Twelve GmWRKY genes were differentially expressed under salt stress. Their orthologous genes are AtWRKY6, 30, 40, 50, 51, and 70 in Arabidopsis, respectively (Table S2). The orthologous genes of AtWRKY40 are GmWRKY17, 56, 106, 139, and 144; Both of GmWRKY36 and 105, which are orthologous genes of AtWRKY6; and GmWRKY57 and 125 shared a common orthologous gene, AtWRKY70. AtWRKY6 was identified as target gene of AtWRKY53 (Miao et al., 2004). The expression of AtWRKY53 was up-regulated in Arabidopsis sos2 mutant under salt stress (Kamei et al., 2005), indicating its involvement in salt tolerance. Scarpeci et al. (2013) showed that overexpression of AtWRKY30 enhanced salt tolerance in Arabidopsis during early growth stages. ChIP experiments showed that AtWRKY40 directly targeted a number of known ABA-responsive genes, including ABI4, ABI5, ABF4, MYB2, DREB1A, and RAB18 genes (Shang et al., 2010), indicating that AtWRKY40 could promote salt tolerance. Previous study showed that AtWRKY50 and 51 played crucial roles in jasmonic acid (JA) pathway (Chen et al., 2012), which was a key component in pathogen tolerance. We found the expression of GmWRKY92 (orthologous of AtWRKY51) and 165 (orthologous of AtWRKY50) was up-regulated under 100 mM NaCl treatment (Figure 11), indicating their involvement in multiple stress responses.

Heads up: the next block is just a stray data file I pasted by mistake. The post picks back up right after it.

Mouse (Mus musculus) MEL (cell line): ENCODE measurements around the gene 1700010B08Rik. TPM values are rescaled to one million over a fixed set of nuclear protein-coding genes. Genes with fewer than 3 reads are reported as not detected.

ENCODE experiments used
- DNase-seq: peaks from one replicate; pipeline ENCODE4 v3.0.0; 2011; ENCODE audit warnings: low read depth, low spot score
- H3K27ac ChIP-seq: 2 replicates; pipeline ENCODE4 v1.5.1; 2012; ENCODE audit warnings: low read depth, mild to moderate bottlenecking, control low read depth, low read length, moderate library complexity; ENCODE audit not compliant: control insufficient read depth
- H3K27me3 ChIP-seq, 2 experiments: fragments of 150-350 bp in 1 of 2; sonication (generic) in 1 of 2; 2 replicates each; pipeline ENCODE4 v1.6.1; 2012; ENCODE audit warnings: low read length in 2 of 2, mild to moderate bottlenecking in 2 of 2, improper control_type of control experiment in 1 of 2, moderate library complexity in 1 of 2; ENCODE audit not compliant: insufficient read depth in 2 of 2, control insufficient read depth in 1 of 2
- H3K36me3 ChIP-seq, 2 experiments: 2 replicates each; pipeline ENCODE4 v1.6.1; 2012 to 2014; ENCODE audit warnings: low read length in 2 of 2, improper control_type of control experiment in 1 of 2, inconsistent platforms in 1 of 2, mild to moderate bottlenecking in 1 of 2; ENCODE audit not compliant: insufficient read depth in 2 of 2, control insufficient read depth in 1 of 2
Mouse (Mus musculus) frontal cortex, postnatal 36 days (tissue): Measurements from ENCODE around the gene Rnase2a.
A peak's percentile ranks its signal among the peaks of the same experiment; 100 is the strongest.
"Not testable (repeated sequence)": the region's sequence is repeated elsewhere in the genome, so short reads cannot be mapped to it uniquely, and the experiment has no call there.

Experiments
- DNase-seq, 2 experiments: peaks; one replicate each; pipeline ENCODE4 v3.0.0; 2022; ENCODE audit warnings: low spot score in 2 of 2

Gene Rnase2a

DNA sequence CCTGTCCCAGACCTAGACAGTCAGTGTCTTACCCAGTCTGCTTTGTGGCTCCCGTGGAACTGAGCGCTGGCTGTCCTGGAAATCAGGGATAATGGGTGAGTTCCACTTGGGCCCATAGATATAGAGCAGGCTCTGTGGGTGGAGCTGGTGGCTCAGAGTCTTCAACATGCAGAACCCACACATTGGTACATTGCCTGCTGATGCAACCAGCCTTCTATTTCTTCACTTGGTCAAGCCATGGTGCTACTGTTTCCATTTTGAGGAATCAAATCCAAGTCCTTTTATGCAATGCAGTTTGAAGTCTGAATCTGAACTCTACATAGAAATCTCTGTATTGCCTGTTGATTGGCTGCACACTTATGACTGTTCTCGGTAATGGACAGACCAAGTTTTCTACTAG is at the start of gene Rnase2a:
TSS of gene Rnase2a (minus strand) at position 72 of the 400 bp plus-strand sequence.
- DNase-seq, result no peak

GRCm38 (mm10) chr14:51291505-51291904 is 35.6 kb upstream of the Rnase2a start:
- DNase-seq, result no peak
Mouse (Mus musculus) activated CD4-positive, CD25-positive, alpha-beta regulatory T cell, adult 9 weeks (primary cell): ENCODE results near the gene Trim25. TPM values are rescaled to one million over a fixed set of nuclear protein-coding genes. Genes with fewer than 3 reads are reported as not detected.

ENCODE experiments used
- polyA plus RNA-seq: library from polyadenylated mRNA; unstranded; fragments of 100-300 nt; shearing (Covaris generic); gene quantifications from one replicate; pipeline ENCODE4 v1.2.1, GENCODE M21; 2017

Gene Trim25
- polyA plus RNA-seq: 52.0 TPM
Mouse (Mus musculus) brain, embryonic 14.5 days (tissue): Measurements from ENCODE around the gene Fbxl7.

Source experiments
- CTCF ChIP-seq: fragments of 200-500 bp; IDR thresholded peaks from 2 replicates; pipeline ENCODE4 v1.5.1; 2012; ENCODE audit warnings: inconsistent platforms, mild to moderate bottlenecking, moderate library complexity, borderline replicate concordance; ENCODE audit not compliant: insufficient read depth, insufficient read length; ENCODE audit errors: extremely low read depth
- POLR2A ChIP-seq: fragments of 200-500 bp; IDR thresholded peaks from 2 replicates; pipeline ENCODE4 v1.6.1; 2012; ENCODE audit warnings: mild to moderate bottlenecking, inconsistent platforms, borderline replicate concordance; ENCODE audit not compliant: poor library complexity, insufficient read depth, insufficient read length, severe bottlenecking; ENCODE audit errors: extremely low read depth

There are many opposite results between qRT-PCR and RNA-seq analysis. We speculated that growing condition and seed dormancy time probably caused different expression pattern between qRT-PCR and RNA-seq data. WRKY genes are involved in varies of plant development, including seed dormancy and germination (Zhang et al., 2004; Zentella et al., 2007; Zou et al., 2008). Moreover, some WRKY genes have different functions (Rushton et al., 2010; Tang et al., 2013), indicating the selected GmWRKY genes probably involved in multiple biological pathway.
In this study, we identified 176 GmWRKY proteins in soybean genome (Wm82.a2v1) using bioinformatics approach. There are more WRKY proteins in soybean genome than other plant species. We found that no positive correlation exists between the genome size and the number of WRKY. Expression analysis showed that some GmWRKY genes were involved in response to dehydration and salt stress. Our results will be helpful for understanding the roles of WRKY gene family in soybean.
HS wrote the manuscript and performed the field and laboratory assays. PW performed the phylogentic analysis and reviewed the manuscript. LH, SZ, CZ, HX, and PL performed the RNA-seq analysis. YZ and XB provied help in analysis of qRT-PCR. XW served as the principal investigator, facilitated the project, and assisted in manuscript preparation and revision.
Conflict of Interest Statement
The authors declare that the research was conducted in the absence of any commercial or financial relationships that could be construed as a potential conflict of interest.